Thai ‘soft power’ claim absurd, filmmakers say

Content image - Phnom Penh Post
Pok Borak, director of the Cinema and Cultural Diffusion Department at the Ministry of Culture and Fine Arts. POK BORAK VIA FB

Well-known Cambodian film producers have reacted to a recent social media post which asked the question: “Will undue Thai influence lead to the end of Cambodian cinema?”

The post appeared in late July, attached to promotions for a new Thai film called Love Destiny 2.

There were several comments by members of the public, who suggested that as younger Cambodians became more and more accustomed to Thai culture, they may forget their own national identities.

The post was shared by several Cambodian filmmakers and attracted many comments and reactions.

Chhay Bora, a writer and film director, said: “Khmer filmmakers are working hard, and suddenly this post appears and seems to be a rebuke. Perhaps it should serve as a wake-up call.”

As the former president of the Cambodian film association, he expressed his concerns, but thought in the end the post would motivate the film industry to move forward.

He said nobody should discriminate against the work of another nation. It was also important to understand that a national identity is dependent on the conscience of each citizen, he added.

Sem Visal, owner of Wonder Film Entertainment Production, acknowledged that some Thai films appear to be outperforming their Cambodian neighbours, but it was worth looking at the demographics they were attracting.

“Look at their viewers. They are only a small part of the film-going public. Most of them are primary schoolchildren. This film is not attracting many older students or full-time working adults,” he said.

He also asked Cambodian viewers to pay close attention to the speech and sense of morality in the films they watched.

“A love for your own culture is about more than words. Do not let your dignity suffer for a minor thrill. Of course, I offer my congratulations to the makers of Love Destiny 2, even though I have not seen the first film in the series,” he added.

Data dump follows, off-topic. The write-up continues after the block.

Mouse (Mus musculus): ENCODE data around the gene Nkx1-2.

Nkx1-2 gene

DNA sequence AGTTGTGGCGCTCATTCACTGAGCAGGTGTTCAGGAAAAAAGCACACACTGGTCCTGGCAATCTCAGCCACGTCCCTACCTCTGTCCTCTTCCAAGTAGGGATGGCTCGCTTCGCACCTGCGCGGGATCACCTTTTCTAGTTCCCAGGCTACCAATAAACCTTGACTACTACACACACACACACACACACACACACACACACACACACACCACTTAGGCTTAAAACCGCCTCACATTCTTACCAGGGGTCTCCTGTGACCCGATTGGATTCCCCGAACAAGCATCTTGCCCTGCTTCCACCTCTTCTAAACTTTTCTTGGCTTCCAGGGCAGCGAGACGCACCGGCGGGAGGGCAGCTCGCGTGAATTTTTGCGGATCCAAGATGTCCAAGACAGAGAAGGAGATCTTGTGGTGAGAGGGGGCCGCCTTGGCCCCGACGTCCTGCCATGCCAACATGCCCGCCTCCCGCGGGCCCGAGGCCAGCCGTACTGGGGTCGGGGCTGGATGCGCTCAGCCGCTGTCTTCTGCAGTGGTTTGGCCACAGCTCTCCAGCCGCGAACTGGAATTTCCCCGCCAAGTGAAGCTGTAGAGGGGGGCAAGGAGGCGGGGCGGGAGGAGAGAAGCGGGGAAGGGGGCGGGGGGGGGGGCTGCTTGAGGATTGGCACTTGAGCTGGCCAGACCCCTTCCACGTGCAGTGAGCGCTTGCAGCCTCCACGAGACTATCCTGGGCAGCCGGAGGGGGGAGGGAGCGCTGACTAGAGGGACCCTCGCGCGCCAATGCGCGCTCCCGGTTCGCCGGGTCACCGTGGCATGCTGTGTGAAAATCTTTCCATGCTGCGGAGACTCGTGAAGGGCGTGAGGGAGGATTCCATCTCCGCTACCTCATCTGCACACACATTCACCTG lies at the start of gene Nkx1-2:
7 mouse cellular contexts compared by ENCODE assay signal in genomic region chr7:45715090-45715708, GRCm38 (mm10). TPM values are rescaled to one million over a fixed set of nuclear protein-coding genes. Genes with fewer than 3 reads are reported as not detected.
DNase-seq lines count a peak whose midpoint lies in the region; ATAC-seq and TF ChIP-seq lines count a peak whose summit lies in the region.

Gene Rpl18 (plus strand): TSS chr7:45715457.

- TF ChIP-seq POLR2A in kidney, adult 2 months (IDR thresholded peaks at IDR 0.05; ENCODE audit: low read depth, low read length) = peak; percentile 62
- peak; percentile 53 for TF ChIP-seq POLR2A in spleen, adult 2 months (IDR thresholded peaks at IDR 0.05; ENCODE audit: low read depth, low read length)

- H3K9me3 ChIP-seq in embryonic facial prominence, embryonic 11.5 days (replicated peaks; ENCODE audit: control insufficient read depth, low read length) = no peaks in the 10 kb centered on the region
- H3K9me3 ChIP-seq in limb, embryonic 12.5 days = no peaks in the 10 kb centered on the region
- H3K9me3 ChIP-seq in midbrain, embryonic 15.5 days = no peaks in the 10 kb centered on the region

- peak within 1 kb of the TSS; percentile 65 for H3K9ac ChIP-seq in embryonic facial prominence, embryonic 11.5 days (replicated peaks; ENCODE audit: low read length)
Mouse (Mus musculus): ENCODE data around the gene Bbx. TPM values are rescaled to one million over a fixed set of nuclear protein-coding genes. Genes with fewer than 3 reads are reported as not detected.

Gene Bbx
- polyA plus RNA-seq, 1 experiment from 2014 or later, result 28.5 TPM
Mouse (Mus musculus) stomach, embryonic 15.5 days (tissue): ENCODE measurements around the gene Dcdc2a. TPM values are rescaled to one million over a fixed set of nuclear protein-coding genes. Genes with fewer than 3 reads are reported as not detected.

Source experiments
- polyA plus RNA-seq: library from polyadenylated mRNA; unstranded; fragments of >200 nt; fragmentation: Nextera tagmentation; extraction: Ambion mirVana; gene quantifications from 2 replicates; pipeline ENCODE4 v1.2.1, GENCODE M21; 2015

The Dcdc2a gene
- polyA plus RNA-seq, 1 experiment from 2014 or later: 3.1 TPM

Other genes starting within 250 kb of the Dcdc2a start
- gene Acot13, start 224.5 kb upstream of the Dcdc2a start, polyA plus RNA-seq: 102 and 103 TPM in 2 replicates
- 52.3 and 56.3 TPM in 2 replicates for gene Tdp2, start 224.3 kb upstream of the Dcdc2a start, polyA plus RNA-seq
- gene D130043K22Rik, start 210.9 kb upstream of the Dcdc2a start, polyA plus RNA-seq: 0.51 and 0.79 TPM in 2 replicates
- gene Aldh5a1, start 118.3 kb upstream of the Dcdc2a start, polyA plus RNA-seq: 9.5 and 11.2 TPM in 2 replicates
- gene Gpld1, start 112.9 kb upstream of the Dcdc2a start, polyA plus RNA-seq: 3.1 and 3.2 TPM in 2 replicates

LD production director Leak Lyda also shared the post.

“If we don’t stop translating foreign films that feature a similar culture to our own, we will dilute our own unique culture. This will confuse the next generation of Cambodians,” he said.

“The Ministry of Culture and Fine Arts should pay closer attention to indirect cultural fraud through film. Our people should also take the time to consider what they are watching and where it was made,” he added.

Pok Borak, director of the ministry’s film department, said the ministry is implementing various strategies to keep local films competitive in a market with an influx of foreign movies.

“In the past, we cooperated with the Ministry of Information and prepared a prime time policy for Cambodian films. This was an important promotion, as it meant all television stations would be showing Cambodian cinema during the ‘golden hours’ when audiences were highest,” he told The Post.

“We also strive to train local filmmakers, both young and old, in order to improve their filmmaking abilities and make them more competitive,” he added.

The Kingdom’s cinemas have been allowed to welcome viewers since November 18, last year, following the easing of Covid-19 restrictions. The department is assisting the nation’s film industry, which was badly hit by the nearly two years of virus-enforced closures.

“What we are doing is exploring ways to establish screen time requirements to benefit the producers of local films,” said Borak.

He thought the social media post was liable to serve to alert young people to remember their roots and embrace their own culture.

“I saw the post, and thought it was trying to suggest that the local industry may be in trouble. I don’t think this is going to happen, because if we look at the market, and the quality movies that we are making here in Cambodia, we are a long way from that point,” he said.

He also stressed that there are many Cambodian films that have received a lot of support from the public, and that some Cambodian filmmakers have successfully taken their movies to be screened in countries such as in Malaysia, Indonesia and Singapore.

“Our work is of high enough quality that it can enter the international market – we have seen young film producers win awards on the international stage. There are large geo-social political forces in play of course, but saying the Khmer film industry is about to collapse is absurd,” he concluded.